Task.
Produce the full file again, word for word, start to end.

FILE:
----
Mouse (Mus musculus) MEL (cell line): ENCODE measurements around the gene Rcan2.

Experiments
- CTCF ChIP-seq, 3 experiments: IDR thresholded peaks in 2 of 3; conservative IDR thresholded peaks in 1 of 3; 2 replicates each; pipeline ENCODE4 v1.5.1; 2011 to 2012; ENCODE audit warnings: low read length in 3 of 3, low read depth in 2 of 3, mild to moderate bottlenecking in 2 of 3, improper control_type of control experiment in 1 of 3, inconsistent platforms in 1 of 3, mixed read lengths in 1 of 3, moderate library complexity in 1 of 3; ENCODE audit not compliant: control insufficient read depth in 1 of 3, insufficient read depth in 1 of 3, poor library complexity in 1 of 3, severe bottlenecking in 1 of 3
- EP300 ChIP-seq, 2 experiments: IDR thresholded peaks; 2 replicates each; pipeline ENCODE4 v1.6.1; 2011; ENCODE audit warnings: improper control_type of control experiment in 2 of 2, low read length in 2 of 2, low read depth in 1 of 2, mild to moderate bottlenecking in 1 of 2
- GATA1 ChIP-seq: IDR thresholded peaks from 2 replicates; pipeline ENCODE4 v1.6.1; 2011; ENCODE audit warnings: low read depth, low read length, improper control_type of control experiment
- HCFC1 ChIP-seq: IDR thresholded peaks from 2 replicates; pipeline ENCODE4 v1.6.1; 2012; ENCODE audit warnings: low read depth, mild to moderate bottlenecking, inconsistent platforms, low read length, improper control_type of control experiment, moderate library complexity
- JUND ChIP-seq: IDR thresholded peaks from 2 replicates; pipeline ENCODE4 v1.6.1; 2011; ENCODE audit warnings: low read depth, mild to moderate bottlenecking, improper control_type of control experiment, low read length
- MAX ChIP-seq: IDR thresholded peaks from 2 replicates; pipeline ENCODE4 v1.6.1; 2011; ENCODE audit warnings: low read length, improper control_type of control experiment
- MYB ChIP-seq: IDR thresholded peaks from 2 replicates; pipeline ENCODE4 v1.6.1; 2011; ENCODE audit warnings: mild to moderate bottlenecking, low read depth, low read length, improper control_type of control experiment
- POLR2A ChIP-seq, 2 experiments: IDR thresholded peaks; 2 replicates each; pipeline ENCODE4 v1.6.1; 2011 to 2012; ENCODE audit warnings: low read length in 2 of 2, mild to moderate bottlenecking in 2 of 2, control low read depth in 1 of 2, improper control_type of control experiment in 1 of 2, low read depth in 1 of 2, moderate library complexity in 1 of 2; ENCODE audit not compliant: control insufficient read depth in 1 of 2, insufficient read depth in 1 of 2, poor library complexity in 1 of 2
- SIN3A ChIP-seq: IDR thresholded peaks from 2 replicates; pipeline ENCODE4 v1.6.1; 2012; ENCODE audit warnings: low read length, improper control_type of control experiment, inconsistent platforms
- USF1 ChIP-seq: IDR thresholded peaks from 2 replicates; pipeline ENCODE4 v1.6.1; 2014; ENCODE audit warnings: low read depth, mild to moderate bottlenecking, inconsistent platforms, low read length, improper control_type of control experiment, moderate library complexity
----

Mouse (Mus musculus) MEL (cell line): ENCODE measurements around the gene Rcan2.

Experiments
- CTCF ChIP-seq, 3 experiments: IDR thresholded peaks in 2 of 3; conservative IDR thresholded peaks in 1 of 3; 2 replicates each; pipeline ENCODE4 v1.5.1; 2011 to 2012; ENCODE audit warnings: low read length in 3 of 3, low read depth in 2 of 3, mild to moderate bottlenecking in 2 of 3, improper control_type of control experiment in 1 of 3, inconsistent platforms in 1 of 3, mixed read lengths in 1 of 3, moderate library complexity in 1 of 3; ENCODE audit not compliant: control insufficient read depth in 1 of 3, insufficient read depth in 1 of 3, poor library complexity in 1 of 3, severe bottlenecking in 1 of 3
- EP300 ChIP-seq, 2 experiments: IDR thresholded peaks; 2 replicates each; pipeline ENCODE4 v1.6.1; 2011; ENCODE audit warnings: improper control_type of control experiment in 2 of 2, low read length in 2 of 2, low read depth in 1 of 2, mild to moderate bottlenecking in 1 of 2
- GATA1 ChIP-seq: IDR thresholded peaks from 2 replicates; pipeline ENCODE4 v1.6.1; 2011; ENCODE audit warnings: low read depth, low read length, improper control_type of control experiment
- HCFC1 ChIP-seq: IDR thresholded peaks from 2 replicates; pipeline ENCODE4 v1.6.1; 2012; ENCODE audit warnings: low read depth, mild to moderate bottlenecking, inconsistent platforms, low read length, improper control_type of control experiment, moderate library complexity
- JUND ChIP-seq: IDR thresholded peaks from 2 replicates; pipeline ENCODE4 v1.6.1; 2011; ENCODE audit warnings: low read depth, mild to moderate bottlenecking, improper control_type of control experiment, low read length
- MAX ChIP-seq: IDR thresholded peaks from 2 replicates; pipeline ENCODE4 v1.6.1; 2011; ENCODE audit warnings: low read length, improper control_type of control experiment
- MYB ChIP-seq: IDR thresholded peaks from 2 replicates; pipeline ENCODE4 v1.6.1; 2011; ENCODE audit warnings: mild to moderate bottlenecking, low read depth, low read length, improper control_type of control experiment
- POLR2A ChIP-seq, 2 experiments: IDR thresholded peaks; 2 replicates each; pipeline ENCODE4 v1.6.1; 2011 to 2012; ENCODE audit warnings: low read length in 2 of 2, mild to moderate bottlenecking in 2 of 2, control low read depth in 1 of 2, improper control_type of control experiment in 1 of 2, low read depth in 1 of 2, moderate library complexity in 1 of 2; ENCODE audit not compliant: control insufficient read depth in 1 of 2, insufficient read depth in 1 of 2, poor library complexity in 1 of 2
- SIN3A ChIP-seq: IDR thresholded peaks from 2 replicates; pipeline ENCODE4 v1.6.1; 2012; ENCODE audit warnings: low read length, improper control_type of control experiment, inconsistent platforms
- USF1 ChIP-seq: IDR thresholded peaks from 2 replicates; pipeline ENCODE4 v1.6.1; 2014; ENCODE audit warnings: low read depth, mild to moderate bottlenecking, inconsistent platforms, low read length, improper control_type of control experiment, moderate library complexity